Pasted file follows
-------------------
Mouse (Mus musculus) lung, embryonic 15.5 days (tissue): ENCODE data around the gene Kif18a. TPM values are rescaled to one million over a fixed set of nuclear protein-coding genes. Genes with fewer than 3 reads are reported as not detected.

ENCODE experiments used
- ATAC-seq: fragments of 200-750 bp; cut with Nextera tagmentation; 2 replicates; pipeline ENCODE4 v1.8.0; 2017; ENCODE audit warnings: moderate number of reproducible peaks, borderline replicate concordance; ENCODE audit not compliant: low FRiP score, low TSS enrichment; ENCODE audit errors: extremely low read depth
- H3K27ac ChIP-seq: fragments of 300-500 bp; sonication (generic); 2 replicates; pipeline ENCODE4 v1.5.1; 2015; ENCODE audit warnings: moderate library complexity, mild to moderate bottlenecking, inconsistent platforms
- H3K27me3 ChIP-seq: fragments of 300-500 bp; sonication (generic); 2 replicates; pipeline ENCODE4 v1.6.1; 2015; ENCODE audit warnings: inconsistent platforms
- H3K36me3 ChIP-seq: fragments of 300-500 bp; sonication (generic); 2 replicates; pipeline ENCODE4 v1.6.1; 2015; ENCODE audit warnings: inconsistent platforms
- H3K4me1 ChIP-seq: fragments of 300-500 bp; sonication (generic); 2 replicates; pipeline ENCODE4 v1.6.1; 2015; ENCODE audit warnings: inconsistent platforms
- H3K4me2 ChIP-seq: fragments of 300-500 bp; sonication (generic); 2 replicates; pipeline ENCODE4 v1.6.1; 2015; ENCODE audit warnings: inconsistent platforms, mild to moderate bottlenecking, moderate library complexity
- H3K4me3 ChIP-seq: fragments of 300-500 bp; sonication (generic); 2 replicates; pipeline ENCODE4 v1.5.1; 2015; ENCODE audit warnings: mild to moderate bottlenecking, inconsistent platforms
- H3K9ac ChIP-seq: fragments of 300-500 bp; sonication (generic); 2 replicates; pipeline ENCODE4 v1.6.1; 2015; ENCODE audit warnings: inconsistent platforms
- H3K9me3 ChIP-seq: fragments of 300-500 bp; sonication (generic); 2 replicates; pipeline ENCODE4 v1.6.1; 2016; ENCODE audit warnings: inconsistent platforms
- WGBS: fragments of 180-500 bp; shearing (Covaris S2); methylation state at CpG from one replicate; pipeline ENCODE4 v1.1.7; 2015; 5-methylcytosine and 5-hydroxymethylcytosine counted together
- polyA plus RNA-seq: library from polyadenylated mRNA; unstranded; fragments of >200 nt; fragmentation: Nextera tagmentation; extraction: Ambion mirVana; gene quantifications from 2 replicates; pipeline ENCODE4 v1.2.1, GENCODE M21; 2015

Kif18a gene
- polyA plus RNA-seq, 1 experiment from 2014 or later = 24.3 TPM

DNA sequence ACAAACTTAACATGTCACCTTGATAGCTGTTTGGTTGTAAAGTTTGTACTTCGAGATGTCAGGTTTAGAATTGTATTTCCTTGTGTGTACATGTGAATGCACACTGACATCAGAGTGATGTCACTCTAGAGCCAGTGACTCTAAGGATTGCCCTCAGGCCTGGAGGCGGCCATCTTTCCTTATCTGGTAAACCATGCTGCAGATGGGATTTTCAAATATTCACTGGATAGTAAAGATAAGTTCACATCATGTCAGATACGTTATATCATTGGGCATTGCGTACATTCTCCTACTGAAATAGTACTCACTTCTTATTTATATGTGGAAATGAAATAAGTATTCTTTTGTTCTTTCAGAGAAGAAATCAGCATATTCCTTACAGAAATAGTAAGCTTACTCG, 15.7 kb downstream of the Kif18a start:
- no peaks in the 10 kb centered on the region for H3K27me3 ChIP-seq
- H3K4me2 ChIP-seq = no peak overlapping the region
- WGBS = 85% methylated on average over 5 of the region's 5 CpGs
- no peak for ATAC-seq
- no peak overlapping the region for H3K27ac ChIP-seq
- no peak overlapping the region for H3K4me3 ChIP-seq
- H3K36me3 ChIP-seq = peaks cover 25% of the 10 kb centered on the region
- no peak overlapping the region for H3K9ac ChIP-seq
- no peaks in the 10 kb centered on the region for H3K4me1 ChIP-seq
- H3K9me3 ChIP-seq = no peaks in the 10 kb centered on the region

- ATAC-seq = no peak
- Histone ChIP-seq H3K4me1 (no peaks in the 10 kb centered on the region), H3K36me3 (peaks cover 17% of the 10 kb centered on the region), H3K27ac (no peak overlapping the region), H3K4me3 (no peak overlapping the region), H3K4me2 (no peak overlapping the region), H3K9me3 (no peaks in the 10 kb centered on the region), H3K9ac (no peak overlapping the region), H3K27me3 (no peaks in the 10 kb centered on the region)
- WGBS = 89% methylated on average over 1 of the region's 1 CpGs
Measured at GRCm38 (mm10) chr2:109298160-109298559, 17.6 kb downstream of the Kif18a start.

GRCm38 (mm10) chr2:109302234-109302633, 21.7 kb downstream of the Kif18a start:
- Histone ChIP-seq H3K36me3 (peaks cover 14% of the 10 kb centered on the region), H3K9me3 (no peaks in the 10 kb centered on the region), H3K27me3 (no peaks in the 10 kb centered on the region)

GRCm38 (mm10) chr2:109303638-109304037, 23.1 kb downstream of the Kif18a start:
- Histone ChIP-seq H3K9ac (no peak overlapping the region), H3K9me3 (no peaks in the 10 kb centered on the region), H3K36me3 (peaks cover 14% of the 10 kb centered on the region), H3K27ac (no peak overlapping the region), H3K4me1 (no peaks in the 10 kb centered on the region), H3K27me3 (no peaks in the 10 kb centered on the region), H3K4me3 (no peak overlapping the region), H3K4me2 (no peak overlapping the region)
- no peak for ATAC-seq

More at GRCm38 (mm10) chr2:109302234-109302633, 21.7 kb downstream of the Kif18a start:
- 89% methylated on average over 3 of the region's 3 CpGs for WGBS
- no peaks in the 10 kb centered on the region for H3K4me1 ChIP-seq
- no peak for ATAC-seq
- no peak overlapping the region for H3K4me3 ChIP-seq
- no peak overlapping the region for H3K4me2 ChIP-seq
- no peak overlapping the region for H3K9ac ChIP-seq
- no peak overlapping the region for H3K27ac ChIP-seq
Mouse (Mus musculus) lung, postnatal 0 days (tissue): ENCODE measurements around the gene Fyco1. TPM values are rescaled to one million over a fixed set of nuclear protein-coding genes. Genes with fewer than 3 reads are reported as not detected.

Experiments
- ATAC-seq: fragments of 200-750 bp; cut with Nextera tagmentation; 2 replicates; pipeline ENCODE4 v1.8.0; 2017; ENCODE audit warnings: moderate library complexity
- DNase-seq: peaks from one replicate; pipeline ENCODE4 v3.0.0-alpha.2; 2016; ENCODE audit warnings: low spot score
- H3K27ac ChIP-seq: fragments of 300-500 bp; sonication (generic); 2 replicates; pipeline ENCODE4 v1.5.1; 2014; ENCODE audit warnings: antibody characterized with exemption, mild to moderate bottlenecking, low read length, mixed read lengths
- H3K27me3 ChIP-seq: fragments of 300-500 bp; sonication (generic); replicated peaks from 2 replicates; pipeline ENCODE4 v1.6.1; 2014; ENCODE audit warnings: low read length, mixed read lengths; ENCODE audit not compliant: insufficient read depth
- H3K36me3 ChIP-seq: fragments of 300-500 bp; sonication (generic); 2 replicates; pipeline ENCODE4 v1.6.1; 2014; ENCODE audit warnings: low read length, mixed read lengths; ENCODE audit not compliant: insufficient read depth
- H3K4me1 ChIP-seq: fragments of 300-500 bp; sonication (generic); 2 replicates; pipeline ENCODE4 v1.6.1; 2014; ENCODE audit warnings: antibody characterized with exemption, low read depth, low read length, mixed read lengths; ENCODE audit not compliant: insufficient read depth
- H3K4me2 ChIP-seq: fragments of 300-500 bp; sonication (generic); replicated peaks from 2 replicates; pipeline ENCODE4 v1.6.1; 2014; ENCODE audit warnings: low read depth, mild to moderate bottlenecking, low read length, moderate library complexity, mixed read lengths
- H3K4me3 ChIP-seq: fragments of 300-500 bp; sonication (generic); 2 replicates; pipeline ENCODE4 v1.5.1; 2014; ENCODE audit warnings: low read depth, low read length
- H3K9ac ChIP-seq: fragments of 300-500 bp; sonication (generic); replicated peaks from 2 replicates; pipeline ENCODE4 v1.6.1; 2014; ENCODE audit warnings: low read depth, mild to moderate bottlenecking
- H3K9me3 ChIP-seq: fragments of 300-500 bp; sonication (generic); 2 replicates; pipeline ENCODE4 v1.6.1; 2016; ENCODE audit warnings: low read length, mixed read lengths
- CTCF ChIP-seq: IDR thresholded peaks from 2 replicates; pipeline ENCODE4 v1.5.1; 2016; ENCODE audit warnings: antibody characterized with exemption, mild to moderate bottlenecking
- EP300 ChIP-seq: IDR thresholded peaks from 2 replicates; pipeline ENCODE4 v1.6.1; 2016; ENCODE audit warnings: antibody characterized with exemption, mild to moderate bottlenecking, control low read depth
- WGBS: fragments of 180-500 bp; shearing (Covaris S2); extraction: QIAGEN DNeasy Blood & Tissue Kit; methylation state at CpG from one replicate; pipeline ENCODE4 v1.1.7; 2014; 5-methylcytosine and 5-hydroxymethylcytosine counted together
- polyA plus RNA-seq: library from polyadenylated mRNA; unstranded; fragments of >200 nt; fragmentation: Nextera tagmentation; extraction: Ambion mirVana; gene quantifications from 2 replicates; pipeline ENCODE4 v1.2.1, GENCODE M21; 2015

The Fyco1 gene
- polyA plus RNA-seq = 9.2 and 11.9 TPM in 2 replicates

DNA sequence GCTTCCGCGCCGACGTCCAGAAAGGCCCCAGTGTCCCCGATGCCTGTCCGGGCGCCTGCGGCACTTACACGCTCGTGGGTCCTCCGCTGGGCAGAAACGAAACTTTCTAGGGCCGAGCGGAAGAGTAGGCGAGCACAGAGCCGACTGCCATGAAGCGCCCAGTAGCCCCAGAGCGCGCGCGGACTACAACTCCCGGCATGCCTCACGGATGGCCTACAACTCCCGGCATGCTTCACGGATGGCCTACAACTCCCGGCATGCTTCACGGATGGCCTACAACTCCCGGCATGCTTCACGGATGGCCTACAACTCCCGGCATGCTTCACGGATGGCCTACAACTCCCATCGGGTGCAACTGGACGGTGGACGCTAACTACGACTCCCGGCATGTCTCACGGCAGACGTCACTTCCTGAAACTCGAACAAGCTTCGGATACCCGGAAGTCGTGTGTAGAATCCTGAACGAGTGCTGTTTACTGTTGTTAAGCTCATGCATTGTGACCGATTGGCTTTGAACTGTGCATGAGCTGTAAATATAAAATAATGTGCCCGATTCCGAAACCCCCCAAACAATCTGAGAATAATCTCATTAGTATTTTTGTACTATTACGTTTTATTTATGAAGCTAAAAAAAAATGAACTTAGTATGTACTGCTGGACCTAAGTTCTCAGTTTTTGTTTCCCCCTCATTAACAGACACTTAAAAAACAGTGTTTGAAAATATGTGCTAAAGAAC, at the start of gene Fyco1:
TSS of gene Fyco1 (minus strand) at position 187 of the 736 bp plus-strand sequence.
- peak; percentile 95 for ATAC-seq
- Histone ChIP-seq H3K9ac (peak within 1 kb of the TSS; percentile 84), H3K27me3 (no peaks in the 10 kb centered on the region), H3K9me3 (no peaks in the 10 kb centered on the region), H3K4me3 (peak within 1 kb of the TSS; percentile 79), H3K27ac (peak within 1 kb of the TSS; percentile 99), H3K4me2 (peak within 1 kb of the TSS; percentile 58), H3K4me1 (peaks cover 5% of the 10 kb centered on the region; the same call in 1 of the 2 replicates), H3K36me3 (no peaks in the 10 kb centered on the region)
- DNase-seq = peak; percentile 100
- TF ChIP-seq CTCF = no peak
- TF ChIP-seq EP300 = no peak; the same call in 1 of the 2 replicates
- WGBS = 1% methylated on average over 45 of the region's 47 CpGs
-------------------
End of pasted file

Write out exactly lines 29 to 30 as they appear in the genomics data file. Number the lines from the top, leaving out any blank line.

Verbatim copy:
- WGBS = 89% methylated on average over 1 of the region's 1 CpGs
Measured at GRCm38 (mm10) chr2:109298160-109298559, 17.6 kb downstream of the Kif18a start.